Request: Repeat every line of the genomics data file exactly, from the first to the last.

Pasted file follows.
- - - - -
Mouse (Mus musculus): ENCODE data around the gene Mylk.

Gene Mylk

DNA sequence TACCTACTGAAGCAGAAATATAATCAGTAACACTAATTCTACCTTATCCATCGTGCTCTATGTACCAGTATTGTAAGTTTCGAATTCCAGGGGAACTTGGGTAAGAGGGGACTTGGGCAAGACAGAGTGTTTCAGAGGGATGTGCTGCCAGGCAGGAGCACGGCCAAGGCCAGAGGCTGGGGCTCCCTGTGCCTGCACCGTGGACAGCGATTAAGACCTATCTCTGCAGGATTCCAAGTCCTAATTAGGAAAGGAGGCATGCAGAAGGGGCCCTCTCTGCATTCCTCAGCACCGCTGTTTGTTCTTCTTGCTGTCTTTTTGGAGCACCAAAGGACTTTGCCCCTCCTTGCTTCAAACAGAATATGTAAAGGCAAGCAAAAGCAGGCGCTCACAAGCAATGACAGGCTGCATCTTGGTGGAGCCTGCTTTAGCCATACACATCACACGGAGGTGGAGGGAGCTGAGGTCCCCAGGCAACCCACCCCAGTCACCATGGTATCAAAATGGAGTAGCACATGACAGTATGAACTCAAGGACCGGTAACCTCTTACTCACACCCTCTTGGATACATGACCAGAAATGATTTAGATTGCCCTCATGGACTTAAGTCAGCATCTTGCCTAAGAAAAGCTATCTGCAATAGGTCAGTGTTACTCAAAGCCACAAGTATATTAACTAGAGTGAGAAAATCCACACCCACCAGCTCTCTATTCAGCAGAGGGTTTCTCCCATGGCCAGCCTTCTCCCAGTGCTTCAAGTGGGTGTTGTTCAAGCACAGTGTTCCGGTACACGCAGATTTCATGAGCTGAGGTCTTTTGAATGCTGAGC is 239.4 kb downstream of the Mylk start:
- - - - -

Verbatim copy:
Mouse (Mus musculus): ENCODE data around the gene Mylk.

Gene Mylk

DNA sequence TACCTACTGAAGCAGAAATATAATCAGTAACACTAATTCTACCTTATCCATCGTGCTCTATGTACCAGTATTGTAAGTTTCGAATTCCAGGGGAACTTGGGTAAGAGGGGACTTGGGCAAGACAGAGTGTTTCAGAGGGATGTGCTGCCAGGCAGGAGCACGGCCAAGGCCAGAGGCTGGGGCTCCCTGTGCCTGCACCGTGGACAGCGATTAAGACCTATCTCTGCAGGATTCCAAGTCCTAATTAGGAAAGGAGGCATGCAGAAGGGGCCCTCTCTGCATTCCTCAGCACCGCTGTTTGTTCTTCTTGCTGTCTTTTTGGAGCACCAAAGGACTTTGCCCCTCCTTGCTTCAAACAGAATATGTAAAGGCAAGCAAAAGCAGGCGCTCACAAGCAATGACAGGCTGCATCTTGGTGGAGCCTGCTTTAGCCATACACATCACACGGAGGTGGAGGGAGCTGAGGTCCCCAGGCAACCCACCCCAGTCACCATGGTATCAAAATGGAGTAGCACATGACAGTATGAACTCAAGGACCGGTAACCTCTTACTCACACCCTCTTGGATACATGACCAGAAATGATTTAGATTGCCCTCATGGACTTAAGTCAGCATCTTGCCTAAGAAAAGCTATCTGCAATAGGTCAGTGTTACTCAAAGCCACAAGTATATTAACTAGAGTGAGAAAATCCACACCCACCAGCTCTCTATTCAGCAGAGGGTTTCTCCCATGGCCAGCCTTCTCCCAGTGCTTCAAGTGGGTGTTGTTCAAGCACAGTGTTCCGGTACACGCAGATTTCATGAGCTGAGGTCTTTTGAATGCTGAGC is 239.4 kb downstream of the Mylk start: